The Wilder Life con­cludes with McClure remem­ber­ing the dif­fer­ent hous­es her moth­er, who grew up in a move-every-few-years-mil­i­tary fam­i­ly, tracked down on sum­mer vaca­tions. “I … thought of Lau­ra, too, of one lit­tle house after anoth­er form­ing the sto­ry of a life.” At last she declared to her patient hus­band that they were done Lau­ra-jaunt­ing. Home was with him, she real­ized. Time to re-enter the sto­ry of their life togeth­er.

Misty of ChincoteagueSarah Maslin Nir recounts a dif­fer­ent expe­ri­ence in her New York Times arti­cle, “All the Pret­ty Ponies.” Grow­ing up “most­ly horse­less” in New York City, she trav­eled to Chin­coteague Island, Vir­ginia, on the trail of Mar­guerite Henry’s Misty of Chin­coteague. Misty had “stoked [her] eques­tri­an fan­tasies as a girl. Maslin Nir arrived dur­ing Pony-Pen­ning Days, when the wild hors­es swim from Assateague Island to Chin­coteague to be auc­tioned, a tra­di­tion dat­ing from 1925 to thin the herd and raise funds for the fire depart­ment.

She sat on her hands dur­ing the auc­tion to keep from bid­ding on adorable, shag­gy ponies. Then she vis­it­ed the Muse­um of Chin­coteague Island and saw taxi­der­mied Misty on dis­play. The expe­ri­ence was “crush­ing.” When she learned that Misty had nev­er been a wild pony, she knew “the crea­ture Hen­ry had con­jured on the page had nev­er real­ly lived.” She bought a copy of Misty of Chin­coteague as a sou­venir of her trip, pre­fer­ring her child­hood ver­sion to real­i­ty.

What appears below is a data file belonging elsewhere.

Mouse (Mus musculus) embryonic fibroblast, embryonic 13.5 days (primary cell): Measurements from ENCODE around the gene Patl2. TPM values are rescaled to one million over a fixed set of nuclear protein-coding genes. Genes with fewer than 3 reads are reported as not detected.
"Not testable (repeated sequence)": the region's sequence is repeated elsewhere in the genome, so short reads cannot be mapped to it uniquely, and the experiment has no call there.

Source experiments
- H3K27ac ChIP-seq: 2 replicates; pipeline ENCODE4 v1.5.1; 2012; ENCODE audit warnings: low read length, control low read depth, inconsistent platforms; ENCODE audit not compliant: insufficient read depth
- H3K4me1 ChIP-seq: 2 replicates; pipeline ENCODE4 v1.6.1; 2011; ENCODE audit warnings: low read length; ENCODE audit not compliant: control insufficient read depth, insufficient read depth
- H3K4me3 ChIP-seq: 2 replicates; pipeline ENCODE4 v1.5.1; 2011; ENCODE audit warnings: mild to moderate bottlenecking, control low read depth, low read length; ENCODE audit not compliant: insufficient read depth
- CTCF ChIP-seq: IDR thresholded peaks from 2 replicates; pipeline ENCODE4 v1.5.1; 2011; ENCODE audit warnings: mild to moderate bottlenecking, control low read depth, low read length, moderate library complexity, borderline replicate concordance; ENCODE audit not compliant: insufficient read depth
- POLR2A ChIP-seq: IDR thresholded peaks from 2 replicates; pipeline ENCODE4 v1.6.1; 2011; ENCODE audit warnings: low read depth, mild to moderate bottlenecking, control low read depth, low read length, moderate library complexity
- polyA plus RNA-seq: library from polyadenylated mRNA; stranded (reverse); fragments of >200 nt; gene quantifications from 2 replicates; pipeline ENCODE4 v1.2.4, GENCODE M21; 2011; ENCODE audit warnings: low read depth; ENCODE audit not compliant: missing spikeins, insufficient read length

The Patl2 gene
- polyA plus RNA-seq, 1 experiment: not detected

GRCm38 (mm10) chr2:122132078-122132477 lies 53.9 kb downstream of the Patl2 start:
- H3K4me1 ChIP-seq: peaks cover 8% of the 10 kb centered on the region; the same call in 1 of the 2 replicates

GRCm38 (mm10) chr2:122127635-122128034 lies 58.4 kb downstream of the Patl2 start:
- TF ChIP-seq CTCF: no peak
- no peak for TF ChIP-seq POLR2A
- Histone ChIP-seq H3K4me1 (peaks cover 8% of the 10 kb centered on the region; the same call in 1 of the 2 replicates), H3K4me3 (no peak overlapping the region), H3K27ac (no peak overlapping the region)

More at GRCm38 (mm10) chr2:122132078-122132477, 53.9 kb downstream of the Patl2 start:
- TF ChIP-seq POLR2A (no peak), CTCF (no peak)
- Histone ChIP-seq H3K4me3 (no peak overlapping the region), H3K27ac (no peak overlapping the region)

Diamond in the WindowWhen we as adults try to repos­sess a fic­tion­al land­scape that meant every­thing to us as chil­dren, we risk tram­pling the enchant­ed point of entry. On my trip to Con­cord, I was sore­ly tempt­ed. Not only is Con­cord the home of Emer­son, Thore­au, and the Alcotts, it was also the set­ting of my favorite child­hood book, The Dia­mond in the Win­dow, by Jane Lang­ton. The neo-Goth­ic house depict­ed on the cov­er was on 148 Walden Street. I could go there. I could take a pic­ture!

The lure was pow­er­ful. But I know that won­der­ful old hous­es were often parceled into apart­ments, added on to, changed. I didn’t couldn’t bear to see Eric Blegvad’s 1961 illus­tra­tion marred by the 21st cen­tu­ry.

In his 1935 trav­el mem­oir, In Search of Eng­land, H.V. Mor­ton climbed the rock steps to Tin­tagel, the rumored birth­place of King Arthur, even though he felt the cas­tle “was one of those places which no man should see.” Tin­tagel wasn’t the gaunt rocky ruins, but “a coun­try of dreams more real than real­i­ty.” Exact­ly so.

Not every­thing has to be seen, not every speck of curios­i­ty must be sat­is­fied, espe­cial­ly in a world where Google pro­vides the answer to any­thing. I remem­bered my first read­ing of Dia­mond, that sin­gu­lar moment when my imag­i­na­tion sprout­ed wings and I soared into the clouds. I didn’t go to 148 Walden Street. I would not ruin the mem­o­ry.

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Horse Stories in Children’s Literature

Leroy Ninker Sad­dles Up rides on the with­ers of a great many pre­vi­ous books. A time­line is only an at-a-glance his­tor­i­cal sur­vey, of course; still, we cre­at­ed this one to high­light some of the sem­i­nal books in a long his­to­ry of horse sto­ries. 

Horse Story Timeline